Bible Verse Explanations and Resources


Psalms 119:21

Adam Clarke
Bible Commentary

Thou hast rebuked the proud - This was done often in the case of David; and was true also in reference to the Babylonians, who held the Israelites in subjection, and whose kings were among the proudest of human beings. Instead of זדים zedim, the proud, some MSS. read זרים zarim, strangers, and one reads גוים goyim, the heathen; and so the Syriac.

Albert Barnes
Notes on the Whole Bible

Thou hast rebuked the proud - Compare Psalm 9:5. The meaning is, that God had done this not by word but by deed. The proud were everywhere rebuked by God, alike in his law, and in his providence. The connection seems to be this: the psalmist is meditating on the benefit or advantage of keeping the law of God; of a humble, pious life. His mind naturally adverts to what would be the opposite of this - or to this in contrast with an opposite course of life; and he says, therefore, that God had in every way, and at all times, manifested his displeasure against that class of people. Such a course, therefore, must be attended with misery; but the course which he proposed to pursue must be attended with happiness.

That are cursed - The accursed; those who are regarded and treated by God as accursed, or as objects of his disapprobation.

Which do err from thy commandments - Who depart from thy law. The sense is, “I propose and intend to keep thy law. As a motive to this, I look at the consequences which must follow from disobeying it. I see it everywhere in the divine treatment of those who do disregard that law. They are subject to the displeasure - the solemn rebuke - of God. So all must be who disregard his law; and it is my purpose not to be found among their number.”

Matthew Henry
Concise Bible Commentary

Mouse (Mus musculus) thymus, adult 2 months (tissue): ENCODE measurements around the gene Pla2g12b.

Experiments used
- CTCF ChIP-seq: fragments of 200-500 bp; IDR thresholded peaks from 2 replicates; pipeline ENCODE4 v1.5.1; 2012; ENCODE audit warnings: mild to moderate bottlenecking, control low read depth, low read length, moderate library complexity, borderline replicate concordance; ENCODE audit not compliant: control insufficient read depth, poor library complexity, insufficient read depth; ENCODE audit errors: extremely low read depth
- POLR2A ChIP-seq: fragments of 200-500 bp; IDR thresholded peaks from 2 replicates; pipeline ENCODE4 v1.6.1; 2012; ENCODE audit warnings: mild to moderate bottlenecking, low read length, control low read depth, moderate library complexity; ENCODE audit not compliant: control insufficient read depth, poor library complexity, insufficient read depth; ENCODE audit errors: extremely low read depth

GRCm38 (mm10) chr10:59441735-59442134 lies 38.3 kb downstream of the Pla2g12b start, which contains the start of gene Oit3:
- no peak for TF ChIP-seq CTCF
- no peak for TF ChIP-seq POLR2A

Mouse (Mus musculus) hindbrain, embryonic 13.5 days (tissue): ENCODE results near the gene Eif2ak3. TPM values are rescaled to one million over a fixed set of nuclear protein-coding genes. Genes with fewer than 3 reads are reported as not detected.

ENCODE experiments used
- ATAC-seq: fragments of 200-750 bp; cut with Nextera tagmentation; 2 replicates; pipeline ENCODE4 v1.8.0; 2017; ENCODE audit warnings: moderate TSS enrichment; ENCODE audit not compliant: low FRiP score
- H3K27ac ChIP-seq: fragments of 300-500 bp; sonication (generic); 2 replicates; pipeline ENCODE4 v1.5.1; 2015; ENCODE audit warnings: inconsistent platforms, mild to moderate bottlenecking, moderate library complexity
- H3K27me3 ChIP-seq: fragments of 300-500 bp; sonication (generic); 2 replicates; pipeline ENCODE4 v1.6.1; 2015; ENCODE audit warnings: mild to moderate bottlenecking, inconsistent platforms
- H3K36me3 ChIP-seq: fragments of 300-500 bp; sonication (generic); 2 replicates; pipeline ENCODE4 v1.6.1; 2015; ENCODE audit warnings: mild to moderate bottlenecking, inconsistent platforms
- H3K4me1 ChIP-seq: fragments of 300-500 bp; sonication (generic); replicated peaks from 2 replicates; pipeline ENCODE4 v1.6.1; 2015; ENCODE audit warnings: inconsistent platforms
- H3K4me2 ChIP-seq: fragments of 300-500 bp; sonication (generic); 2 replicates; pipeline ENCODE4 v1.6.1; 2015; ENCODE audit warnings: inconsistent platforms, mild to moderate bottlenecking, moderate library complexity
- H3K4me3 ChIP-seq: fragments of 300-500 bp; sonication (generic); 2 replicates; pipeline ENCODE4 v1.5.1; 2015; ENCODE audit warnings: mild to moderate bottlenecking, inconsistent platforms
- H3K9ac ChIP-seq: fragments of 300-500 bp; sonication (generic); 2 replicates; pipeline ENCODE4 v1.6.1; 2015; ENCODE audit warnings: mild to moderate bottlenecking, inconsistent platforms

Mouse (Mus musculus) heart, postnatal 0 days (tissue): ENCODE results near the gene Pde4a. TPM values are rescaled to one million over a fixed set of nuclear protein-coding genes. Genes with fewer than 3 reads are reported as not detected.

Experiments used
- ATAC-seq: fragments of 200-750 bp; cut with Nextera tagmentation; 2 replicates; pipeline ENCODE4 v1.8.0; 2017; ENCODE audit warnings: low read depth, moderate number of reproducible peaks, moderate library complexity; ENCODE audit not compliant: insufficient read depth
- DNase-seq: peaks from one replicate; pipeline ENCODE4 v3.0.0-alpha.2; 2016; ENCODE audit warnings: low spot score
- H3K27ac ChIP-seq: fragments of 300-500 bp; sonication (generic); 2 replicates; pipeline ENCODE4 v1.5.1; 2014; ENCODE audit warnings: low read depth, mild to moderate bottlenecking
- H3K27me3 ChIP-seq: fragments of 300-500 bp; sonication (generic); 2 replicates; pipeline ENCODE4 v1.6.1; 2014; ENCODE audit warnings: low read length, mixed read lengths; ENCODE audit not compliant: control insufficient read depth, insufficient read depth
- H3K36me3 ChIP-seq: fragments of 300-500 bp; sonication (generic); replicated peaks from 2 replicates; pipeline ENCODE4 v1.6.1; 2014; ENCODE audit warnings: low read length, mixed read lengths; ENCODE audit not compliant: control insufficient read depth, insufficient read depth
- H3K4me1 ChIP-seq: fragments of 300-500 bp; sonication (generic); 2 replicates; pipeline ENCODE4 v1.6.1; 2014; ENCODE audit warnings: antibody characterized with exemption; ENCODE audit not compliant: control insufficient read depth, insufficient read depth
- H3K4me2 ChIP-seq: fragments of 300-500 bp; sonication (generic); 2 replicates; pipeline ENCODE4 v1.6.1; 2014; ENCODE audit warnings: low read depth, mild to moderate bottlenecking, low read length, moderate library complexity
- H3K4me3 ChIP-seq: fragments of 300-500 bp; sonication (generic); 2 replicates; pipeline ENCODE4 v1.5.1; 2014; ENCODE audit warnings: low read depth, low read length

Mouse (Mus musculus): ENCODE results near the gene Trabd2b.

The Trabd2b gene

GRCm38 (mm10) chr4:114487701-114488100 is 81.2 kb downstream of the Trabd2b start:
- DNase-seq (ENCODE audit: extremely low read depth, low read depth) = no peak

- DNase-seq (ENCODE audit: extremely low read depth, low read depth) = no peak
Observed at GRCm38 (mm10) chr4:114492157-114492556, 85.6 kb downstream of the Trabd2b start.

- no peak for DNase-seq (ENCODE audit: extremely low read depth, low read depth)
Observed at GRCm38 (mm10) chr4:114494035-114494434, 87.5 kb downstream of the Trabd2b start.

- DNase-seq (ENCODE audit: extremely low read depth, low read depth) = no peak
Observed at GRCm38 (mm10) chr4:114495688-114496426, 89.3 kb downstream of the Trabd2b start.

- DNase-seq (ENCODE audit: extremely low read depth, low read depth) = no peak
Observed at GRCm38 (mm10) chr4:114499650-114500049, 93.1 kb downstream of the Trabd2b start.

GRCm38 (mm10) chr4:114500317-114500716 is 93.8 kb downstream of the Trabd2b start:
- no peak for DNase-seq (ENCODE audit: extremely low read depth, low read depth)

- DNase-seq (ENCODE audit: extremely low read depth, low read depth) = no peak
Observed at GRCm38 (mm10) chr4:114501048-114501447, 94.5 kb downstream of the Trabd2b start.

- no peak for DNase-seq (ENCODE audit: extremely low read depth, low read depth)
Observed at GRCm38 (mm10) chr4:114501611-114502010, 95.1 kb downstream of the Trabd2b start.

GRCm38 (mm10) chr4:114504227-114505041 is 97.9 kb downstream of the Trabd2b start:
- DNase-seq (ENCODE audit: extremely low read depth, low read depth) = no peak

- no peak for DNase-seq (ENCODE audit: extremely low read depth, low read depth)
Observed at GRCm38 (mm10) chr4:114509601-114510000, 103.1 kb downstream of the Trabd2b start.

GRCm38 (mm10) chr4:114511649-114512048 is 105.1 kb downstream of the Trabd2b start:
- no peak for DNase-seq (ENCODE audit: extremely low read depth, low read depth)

If God deals in strict justice with us, we all perish. We ought to spend our lives in his service; we shall find true life in keeping his word. Those that would see the wondrous things of God's law and gospel, must beg him to give them understanding, by the light of his Spirit. Believers feel themselves strangers on earth; they fear missing their way, and losing comfort by erring from God's commandments. Every sanctified soul hungers after the word of God, as food which there is no living without. There is something of pride at the bottom of every wilful sin. God can silence lying lips; reproach and contempt may humble and do us good, and then they shall be removed. Do we find the weight of the cross is above that we are able to bear? He that bore it for us will enable us to bear it; upheld by him we cannot sink. It is sad when those who should protect the innocent, are their betrayers. The psalmist went on in duty, and he found comfort in the word of God. The comforts of the word of God are most pleasant to a gracious soul, when other comforts are made bitter; and those that would have God's testimonies to be their delight, must be advised by them. May the Lord direct us in exercising repentance of sin, and faith in Christ.